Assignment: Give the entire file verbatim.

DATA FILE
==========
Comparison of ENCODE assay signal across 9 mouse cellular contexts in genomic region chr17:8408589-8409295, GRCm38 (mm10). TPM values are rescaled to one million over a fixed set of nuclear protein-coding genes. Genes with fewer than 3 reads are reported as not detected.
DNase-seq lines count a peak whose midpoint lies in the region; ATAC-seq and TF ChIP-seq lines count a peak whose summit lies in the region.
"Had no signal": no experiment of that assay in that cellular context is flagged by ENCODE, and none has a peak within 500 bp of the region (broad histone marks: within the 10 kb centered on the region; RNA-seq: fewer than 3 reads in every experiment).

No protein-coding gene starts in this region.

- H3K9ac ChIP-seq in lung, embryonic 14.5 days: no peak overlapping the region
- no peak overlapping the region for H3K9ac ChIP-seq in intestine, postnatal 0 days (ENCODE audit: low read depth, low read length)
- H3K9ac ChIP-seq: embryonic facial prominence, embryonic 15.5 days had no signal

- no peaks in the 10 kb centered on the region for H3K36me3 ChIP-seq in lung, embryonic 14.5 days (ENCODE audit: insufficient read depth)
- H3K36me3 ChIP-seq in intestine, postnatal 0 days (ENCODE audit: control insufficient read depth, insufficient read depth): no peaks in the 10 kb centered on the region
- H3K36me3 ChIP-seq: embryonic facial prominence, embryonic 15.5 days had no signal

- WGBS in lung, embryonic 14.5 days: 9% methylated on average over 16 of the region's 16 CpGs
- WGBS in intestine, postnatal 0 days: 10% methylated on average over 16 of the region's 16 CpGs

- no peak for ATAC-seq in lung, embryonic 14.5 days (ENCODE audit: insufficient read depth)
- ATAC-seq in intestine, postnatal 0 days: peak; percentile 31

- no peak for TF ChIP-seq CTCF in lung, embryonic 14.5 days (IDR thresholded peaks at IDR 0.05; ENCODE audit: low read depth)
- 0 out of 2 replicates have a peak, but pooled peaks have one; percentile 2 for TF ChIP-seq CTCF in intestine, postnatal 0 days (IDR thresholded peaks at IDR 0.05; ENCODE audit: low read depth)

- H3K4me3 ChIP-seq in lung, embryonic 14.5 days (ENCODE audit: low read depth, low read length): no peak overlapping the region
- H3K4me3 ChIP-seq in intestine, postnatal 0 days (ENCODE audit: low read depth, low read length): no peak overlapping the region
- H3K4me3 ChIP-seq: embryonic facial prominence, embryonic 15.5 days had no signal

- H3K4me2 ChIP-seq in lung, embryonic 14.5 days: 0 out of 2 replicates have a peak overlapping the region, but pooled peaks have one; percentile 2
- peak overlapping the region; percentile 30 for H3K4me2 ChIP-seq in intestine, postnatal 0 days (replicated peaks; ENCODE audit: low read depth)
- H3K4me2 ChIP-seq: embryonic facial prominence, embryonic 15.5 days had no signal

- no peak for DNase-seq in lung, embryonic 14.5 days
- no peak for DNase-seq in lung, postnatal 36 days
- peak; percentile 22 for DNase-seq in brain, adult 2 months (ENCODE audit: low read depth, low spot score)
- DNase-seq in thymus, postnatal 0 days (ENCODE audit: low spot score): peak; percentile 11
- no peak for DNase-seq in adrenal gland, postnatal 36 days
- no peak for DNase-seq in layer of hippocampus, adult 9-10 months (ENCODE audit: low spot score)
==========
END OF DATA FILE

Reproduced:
Comparison of ENCODE assay signal across 9 mouse cellular contexts in genomic region chr17:8408589-8409295, GRCm38 (mm10). TPM values are rescaled to one million over a fixed set of nuclear protein-coding genes. Genes with fewer than 3 reads are reported as not detected.
DNase-seq lines count a peak whose midpoint lies in the region; ATAC-seq and TF ChIP-seq lines count a peak whose summit lies in the region.
"Had no signal": no experiment of that assay in that cellular context is flagged by ENCODE, and none has a peak within 500 bp of the region (broad histone marks: within the 10 kb centered on the region; RNA-seq: fewer than 3 reads in every experiment).

No protein-coding gene starts in this region.

- H3K9ac ChIP-seq in lung, embryonic 14.5 days: no peak overlapping the region
- no peak overlapping the region for H3K9ac ChIP-seq in intestine, postnatal 0 days (ENCODE audit: low read depth, low read length)
- H3K9ac ChIP-seq: embryonic facial prominence, embryonic 15.5 days had no signal

- no peaks in the 10 kb centered on the region for H3K36me3 ChIP-seq in lung, embryonic 14.5 days (ENCODE audit: insufficient read depth)
- H3K36me3 ChIP-seq in intestine, postnatal 0 days (ENCODE audit: control insufficient read depth, insufficient read depth): no peaks in the 10 kb centered on the region
- H3K36me3 ChIP-seq: embryonic facial prominence, embryonic 15.5 days had no signal

- WGBS in lung, embryonic 14.5 days: 9% methylated on average over 16 of the region's 16 CpGs
- WGBS in intestine, postnatal 0 days: 10% methylated on average over 16 of the region's 16 CpGs

- no peak for ATAC-seq in lung, embryonic 14.5 days (ENCODE audit: insufficient read depth)
- ATAC-seq in intestine, postnatal 0 days: peak; percentile 31

- no peak for TF ChIP-seq CTCF in lung, embryonic 14.5 days (IDR thresholded peaks at IDR 0.05; ENCODE audit: low read depth)
- 0 out of 2 replicates have a peak, but pooled peaks have one; percentile 2 for TF ChIP-seq CTCF in intestine, postnatal 0 days (IDR thresholded peaks at IDR 0.05; ENCODE audit: low read depth)

- H3K4me3 ChIP-seq in lung, embryonic 14.5 days (ENCODE audit: low read depth, low read length): no peak overlapping the region
- H3K4me3 ChIP-seq in intestine, postnatal 0 days (ENCODE audit: low read depth, low read length): no peak overlapping the region
- H3K4me3 ChIP-seq: embryonic facial prominence, embryonic 15.5 days had no signal

- H3K4me2 ChIP-seq in lung, embryonic 14.5 days: 0 out of 2 replicates have a peak overlapping the region, but pooled peaks have one; percentile 2
- peak overlapping the region; percentile 30 for H3K4me2 ChIP-seq in intestine, postnatal 0 days (replicated peaks; ENCODE audit: low read depth)
- H3K4me2 ChIP-seq: embryonic facial prominence, embryonic 15.5 days had no signal

- no peak for DNase-seq in lung, embryonic 14.5 days
- no peak for DNase-seq in lung, postnatal 36 days
- peak; percentile 22 for DNase-seq in brain, adult 2 months (ENCODE audit: low read depth, low spot score)
- DNase-seq in thymus, postnatal 0 days (ENCODE audit: low spot score): peak; percentile 11
- no peak for DNase-seq in adrenal gland, postnatal 36 days
- no peak for DNase-seq in layer of hippocampus, adult 9-10 months (ENCODE audit: low spot score)